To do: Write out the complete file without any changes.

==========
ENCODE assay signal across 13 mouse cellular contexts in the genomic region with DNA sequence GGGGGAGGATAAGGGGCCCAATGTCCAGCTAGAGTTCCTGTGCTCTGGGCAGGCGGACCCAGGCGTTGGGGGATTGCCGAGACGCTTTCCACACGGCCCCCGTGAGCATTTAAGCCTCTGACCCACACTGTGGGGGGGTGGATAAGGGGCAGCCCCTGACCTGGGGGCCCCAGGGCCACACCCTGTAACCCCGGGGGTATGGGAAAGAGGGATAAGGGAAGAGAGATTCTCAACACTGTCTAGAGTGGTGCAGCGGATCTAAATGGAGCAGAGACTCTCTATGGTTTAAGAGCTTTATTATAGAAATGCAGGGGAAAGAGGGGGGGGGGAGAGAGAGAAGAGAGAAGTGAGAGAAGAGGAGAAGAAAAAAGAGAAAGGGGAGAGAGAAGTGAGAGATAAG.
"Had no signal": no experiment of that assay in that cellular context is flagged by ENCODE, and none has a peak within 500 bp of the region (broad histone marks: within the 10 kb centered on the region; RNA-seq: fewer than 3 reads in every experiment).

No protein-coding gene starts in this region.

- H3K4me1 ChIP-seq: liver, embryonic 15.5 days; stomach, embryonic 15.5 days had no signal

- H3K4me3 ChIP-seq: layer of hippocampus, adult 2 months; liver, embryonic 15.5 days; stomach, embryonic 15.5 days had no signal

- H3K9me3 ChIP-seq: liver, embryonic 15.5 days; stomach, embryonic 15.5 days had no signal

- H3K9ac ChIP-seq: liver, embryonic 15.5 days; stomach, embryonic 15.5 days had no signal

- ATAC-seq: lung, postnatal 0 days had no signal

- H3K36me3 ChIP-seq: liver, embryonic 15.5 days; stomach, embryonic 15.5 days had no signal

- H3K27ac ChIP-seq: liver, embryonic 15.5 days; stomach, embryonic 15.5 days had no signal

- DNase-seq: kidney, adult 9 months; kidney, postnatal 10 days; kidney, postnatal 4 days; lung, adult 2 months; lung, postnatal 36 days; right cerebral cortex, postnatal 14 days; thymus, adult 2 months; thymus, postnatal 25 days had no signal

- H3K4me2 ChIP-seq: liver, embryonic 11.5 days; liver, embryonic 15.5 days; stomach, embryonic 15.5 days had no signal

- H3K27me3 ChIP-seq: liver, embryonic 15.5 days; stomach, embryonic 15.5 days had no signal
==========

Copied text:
ENCODE assay signal across 13 mouse cellular contexts in the genomic region with DNA sequence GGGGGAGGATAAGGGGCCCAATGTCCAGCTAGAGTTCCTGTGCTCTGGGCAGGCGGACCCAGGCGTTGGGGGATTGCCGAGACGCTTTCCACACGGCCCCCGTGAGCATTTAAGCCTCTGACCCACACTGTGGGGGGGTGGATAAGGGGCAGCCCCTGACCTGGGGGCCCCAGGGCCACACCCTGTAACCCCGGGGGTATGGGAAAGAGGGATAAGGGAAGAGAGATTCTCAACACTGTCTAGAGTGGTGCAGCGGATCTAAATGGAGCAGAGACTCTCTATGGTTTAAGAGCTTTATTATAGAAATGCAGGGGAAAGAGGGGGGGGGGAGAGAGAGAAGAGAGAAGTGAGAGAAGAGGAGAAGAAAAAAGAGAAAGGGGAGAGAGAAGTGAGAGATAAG.
"Had no signal": no experiment of that assay in that cellular context is flagged by ENCODE, and none has a peak within 500 bp of the region (broad histone marks: within the 10 kb centered on the region; RNA-seq: fewer than 3 reads in every experiment).

No protein-coding gene starts in this region.

- H3K4me1 ChIP-seq: liver, embryonic 15.5 days; stomach, embryonic 15.5 days had no signal

- H3K4me3 ChIP-seq: layer of hippocampus, adult 2 months; liver, embryonic 15.5 days; stomach, embryonic 15.5 days had no signal

- H3K9me3 ChIP-seq: liver, embryonic 15.5 days; stomach, embryonic 15.5 days had no signal

- H3K9ac ChIP-seq: liver, embryonic 15.5 days; stomach, embryonic 15.5 days had no signal

- ATAC-seq: lung, postnatal 0 days had no signal

- H3K36me3 ChIP-seq: liver, embryonic 15.5 days; stomach, embryonic 15.5 days had no signal

- H3K27ac ChIP-seq: liver, embryonic 15.5 days; stomach, embryonic 15.5 days had no signal

- DNase-seq: kidney, adult 9 months; kidney, postnatal 10 days; kidney, postnatal 4 days; lung, adult 2 months; lung, postnatal 36 days; right cerebral cortex, postnatal 14 days; thymus, adult 2 months; thymus, postnatal 25 days had no signal

- H3K4me2 ChIP-seq: liver, embryonic 11.5 days; liver, embryonic 15.5 days; stomach, embryonic 15.5 days had no signal

- H3K27me3 ChIP-seq: liver, embryonic 15.5 days; stomach, embryonic 15.5 days had no signal